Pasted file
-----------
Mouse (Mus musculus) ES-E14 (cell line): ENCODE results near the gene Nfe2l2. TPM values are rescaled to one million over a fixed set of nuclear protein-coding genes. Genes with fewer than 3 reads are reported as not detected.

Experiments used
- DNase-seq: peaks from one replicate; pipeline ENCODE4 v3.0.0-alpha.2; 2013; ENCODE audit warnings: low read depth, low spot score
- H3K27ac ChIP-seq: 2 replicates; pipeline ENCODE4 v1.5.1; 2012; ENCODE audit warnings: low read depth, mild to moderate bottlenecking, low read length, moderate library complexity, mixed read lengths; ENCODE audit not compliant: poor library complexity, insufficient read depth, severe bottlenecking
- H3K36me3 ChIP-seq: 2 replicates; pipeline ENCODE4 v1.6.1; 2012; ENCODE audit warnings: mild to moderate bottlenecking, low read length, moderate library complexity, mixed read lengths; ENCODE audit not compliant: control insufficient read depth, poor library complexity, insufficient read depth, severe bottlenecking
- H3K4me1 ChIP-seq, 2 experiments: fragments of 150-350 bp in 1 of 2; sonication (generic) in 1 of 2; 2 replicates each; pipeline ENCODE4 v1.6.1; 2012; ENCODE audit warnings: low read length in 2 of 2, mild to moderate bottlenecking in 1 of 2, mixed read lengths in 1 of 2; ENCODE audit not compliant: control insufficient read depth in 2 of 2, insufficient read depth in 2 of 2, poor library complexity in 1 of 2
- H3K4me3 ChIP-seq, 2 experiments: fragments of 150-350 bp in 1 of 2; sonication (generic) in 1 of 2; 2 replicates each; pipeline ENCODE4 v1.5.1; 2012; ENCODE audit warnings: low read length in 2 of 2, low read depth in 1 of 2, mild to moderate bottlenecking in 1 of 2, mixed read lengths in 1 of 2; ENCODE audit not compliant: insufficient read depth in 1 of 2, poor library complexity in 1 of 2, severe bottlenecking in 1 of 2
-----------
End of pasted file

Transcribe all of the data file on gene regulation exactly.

Mouse (Mus musculus) ES-E14 (cell line): ENCODE results near the gene Nfe2l2. TPM values are rescaled to one million over a fixed set of nuclear protein-coding genes. Genes with fewer than 3 reads are reported as not detected.

Experiments used
- DNase-seq: peaks from one replicate; pipeline ENCODE4 v3.0.0-alpha.2; 2013; ENCODE audit warnings: low read depth, low spot score
- H3K27ac ChIP-seq: 2 replicates; pipeline ENCODE4 v1.5.1; 2012; ENCODE audit warnings: low read depth, mild to moderate bottlenecking, low read length, moderate library complexity, mixed read lengths; ENCODE audit not compliant: poor library complexity, insufficient read depth, severe bottlenecking
- H3K36me3 ChIP-seq: 2 replicates; pipeline ENCODE4 v1.6.1; 2012; ENCODE audit warnings: mild to moderate bottlenecking, low read length, moderate library complexity, mixed read lengths; ENCODE audit not compliant: control insufficient read depth, poor library complexity, insufficient read depth, severe bottlenecking
- H3K4me1 ChIP-seq, 2 experiments: fragments of 150-350 bp in 1 of 2; sonication (generic) in 1 of 2; 2 replicates each; pipeline ENCODE4 v1.6.1; 2012; ENCODE audit warnings: low read length in 2 of 2, mild to moderate bottlenecking in 1 of 2, mixed read lengths in 1 of 2; ENCODE audit not compliant: control insufficient read depth in 2 of 2, insufficient read depth in 2 of 2, poor library complexity in 1 of 2
- H3K4me3 ChIP-seq, 2 experiments: fragments of 150-350 bp in 1 of 2; sonication (generic) in 1 of 2; 2 replicates each; pipeline ENCODE4 v1.5.1; 2012; ENCODE audit warnings: low read length in 2 of 2, low read depth in 1 of 2, mild to moderate bottlenecking in 1 of 2, mixed read lengths in 1 of 2; ENCODE audit not compliant: insufficient read depth in 1 of 2, poor library complexity in 1 of 2, severe bottlenecking in 1 of 2